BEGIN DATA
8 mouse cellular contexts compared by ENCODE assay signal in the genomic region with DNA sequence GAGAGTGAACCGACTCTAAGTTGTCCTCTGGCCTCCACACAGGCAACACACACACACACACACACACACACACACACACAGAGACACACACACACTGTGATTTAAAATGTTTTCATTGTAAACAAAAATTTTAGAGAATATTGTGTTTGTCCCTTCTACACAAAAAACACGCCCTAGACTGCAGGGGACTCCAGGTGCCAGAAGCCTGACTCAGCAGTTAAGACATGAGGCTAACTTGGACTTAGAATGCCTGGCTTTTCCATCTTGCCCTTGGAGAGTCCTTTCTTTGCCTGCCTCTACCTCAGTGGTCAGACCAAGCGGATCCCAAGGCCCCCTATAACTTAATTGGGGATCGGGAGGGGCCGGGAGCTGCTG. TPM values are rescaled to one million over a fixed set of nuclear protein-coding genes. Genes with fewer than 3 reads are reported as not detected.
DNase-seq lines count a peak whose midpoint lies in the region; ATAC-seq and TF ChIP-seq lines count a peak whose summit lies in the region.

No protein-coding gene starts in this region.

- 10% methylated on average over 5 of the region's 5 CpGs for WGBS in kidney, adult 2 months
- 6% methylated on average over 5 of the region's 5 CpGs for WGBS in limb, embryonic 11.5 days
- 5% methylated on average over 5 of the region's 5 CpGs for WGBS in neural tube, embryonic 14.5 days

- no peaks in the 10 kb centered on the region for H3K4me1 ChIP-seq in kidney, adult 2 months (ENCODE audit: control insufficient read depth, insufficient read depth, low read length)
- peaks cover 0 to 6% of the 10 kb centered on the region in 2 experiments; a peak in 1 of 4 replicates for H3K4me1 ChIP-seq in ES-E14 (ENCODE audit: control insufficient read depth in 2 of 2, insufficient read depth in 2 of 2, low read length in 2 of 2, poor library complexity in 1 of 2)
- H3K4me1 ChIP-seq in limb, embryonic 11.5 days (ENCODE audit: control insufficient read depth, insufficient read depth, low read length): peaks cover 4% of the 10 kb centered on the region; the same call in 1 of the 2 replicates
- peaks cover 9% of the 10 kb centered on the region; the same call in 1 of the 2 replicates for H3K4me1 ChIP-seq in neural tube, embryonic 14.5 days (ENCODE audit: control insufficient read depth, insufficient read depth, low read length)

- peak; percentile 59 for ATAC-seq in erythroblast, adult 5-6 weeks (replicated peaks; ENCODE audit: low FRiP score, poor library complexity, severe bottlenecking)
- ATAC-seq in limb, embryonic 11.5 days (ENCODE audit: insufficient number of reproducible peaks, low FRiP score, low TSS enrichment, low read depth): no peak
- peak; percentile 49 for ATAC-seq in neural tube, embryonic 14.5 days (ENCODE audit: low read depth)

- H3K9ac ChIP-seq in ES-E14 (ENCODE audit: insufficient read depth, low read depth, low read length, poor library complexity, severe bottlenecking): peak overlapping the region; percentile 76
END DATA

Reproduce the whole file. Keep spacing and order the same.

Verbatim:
8 mouse cellular contexts compared by ENCODE assay signal in the genomic region with DNA sequence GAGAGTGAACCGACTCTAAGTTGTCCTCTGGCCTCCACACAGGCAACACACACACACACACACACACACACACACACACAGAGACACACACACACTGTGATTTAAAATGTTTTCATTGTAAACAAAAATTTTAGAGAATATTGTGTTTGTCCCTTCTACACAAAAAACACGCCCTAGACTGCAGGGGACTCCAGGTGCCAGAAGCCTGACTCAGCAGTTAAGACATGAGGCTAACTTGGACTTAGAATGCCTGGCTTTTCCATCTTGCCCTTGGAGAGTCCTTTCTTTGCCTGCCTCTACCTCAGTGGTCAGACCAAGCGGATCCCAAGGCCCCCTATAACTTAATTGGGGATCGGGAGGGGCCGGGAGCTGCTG. TPM values are rescaled to one million over a fixed set of nuclear protein-coding genes. Genes with fewer than 3 reads are reported as not detected.
DNase-seq lines count a peak whose midpoint lies in the region; ATAC-seq and TF ChIP-seq lines count a peak whose summit lies in the region.

No protein-coding gene starts in this region.

- 10% methylated on average over 5 of the region's 5 CpGs for WGBS in kidney, adult 2 months
- 6% methylated on average over 5 of the region's 5 CpGs for WGBS in limb, embryonic 11.5 days
- 5% methylated on average over 5 of the region's 5 CpGs for WGBS in neural tube, embryonic 14.5 days

- no peaks in the 10 kb centered on the region for H3K4me1 ChIP-seq in kidney, adult 2 months (ENCODE audit: control insufficient read depth, insufficient read depth, low read length)
- peaks cover 0 to 6% of the 10 kb centered on the region in 2 experiments; a peak in 1 of 4 replicates for H3K4me1 ChIP-seq in ES-E14 (ENCODE audit: control insufficient read depth in 2 of 2, insufficient read depth in 2 of 2, low read length in 2 of 2, poor library complexity in 1 of 2)
- H3K4me1 ChIP-seq in limb, embryonic 11.5 days (ENCODE audit: control insufficient read depth, insufficient read depth, low read length): peaks cover 4% of the 10 kb centered on the region; the same call in 1 of the 2 replicates
- peaks cover 9% of the 10 kb centered on the region; the same call in 1 of the 2 replicates for H3K4me1 ChIP-seq in neural tube, embryonic 14.5 days (ENCODE audit: control insufficient read depth, insufficient read depth, low read length)

- peak; percentile 59 for ATAC-seq in erythroblast, adult 5-6 weeks (replicated peaks; ENCODE audit: low FRiP score, poor library complexity, severe bottlenecking)
- ATAC-seq in limb, embryonic 11.5 days (ENCODE audit: insufficient number of reproducible peaks, low FRiP score, low TSS enrichment, low read depth): no peak
- peak; percentile 49 for ATAC-seq in neural tube, embryonic 14.5 days (ENCODE audit: low read depth)

- H3K9ac ChIP-seq in ES-E14 (ENCODE audit: insufficient read depth, low read depth, low read length, poor library complexity, severe bottlenecking): peak overlapping the region; percentile 76